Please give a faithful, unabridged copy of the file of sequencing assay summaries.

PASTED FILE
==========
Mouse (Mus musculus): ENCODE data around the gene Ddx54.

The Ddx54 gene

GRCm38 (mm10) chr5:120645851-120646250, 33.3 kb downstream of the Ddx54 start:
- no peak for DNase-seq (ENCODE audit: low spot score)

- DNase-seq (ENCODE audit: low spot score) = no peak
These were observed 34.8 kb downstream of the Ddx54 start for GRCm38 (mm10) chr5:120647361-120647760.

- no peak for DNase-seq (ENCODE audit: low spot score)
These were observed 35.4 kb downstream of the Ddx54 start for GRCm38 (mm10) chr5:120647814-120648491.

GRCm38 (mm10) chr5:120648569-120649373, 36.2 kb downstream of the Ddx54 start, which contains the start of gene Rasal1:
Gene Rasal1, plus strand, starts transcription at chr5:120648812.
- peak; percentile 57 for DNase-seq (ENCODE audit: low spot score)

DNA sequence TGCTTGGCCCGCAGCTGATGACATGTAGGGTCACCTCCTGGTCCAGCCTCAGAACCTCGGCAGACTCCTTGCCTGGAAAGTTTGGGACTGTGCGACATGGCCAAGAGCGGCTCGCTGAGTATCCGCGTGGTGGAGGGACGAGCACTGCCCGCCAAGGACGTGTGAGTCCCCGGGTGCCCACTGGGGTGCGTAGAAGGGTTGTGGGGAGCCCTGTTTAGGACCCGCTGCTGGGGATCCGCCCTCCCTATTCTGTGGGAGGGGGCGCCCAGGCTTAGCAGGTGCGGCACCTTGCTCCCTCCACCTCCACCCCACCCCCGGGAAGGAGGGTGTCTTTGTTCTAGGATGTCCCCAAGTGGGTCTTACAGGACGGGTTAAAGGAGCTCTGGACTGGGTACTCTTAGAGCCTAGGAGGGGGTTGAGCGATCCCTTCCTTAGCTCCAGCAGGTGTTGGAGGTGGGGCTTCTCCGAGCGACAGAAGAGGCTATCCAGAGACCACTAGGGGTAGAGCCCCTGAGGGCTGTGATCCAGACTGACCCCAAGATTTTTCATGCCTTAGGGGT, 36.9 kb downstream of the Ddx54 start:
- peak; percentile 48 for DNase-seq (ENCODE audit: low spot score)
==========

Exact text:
Mouse (Mus musculus): ENCODE data around the gene Ddx54.

The Ddx54 gene

GRCm38 (mm10) chr5:120645851-120646250, 33.3 kb downstream of the Ddx54 start:
- no peak for DNase-seq (ENCODE audit: low spot score)

- DNase-seq (ENCODE audit: low spot score) = no peak
These were observed 34.8 kb downstream of the Ddx54 start for GRCm38 (mm10) chr5:120647361-120647760.

- no peak for DNase-seq (ENCODE audit: low spot score)
These were observed 35.4 kb downstream of the Ddx54 start for GRCm38 (mm10) chr5:120647814-120648491.

GRCm38 (mm10) chr5:120648569-120649373, 36.2 kb downstream of the Ddx54 start, which contains the start of gene Rasal1:
Gene Rasal1, plus strand, starts transcription at chr5:120648812.
- peak; percentile 57 for DNase-seq (ENCODE audit: low spot score)

DNA sequence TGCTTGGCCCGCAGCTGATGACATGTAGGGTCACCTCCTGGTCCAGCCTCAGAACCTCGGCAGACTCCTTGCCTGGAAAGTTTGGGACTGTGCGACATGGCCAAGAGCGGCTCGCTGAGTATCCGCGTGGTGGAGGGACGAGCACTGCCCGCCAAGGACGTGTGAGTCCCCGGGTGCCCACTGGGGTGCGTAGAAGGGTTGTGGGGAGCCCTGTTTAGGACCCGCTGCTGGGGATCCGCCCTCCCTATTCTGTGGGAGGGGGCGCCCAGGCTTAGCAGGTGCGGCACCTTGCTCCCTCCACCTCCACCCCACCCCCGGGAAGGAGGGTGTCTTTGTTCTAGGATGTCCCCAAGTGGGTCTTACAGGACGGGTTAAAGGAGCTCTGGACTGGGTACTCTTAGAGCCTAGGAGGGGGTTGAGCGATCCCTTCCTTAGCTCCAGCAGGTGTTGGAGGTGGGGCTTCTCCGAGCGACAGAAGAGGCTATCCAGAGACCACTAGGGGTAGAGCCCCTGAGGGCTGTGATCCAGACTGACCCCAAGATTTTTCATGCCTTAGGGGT, 36.9 kb downstream of the Ddx54 start:
- peak; percentile 48 for DNase-seq (ENCODE audit: low spot score)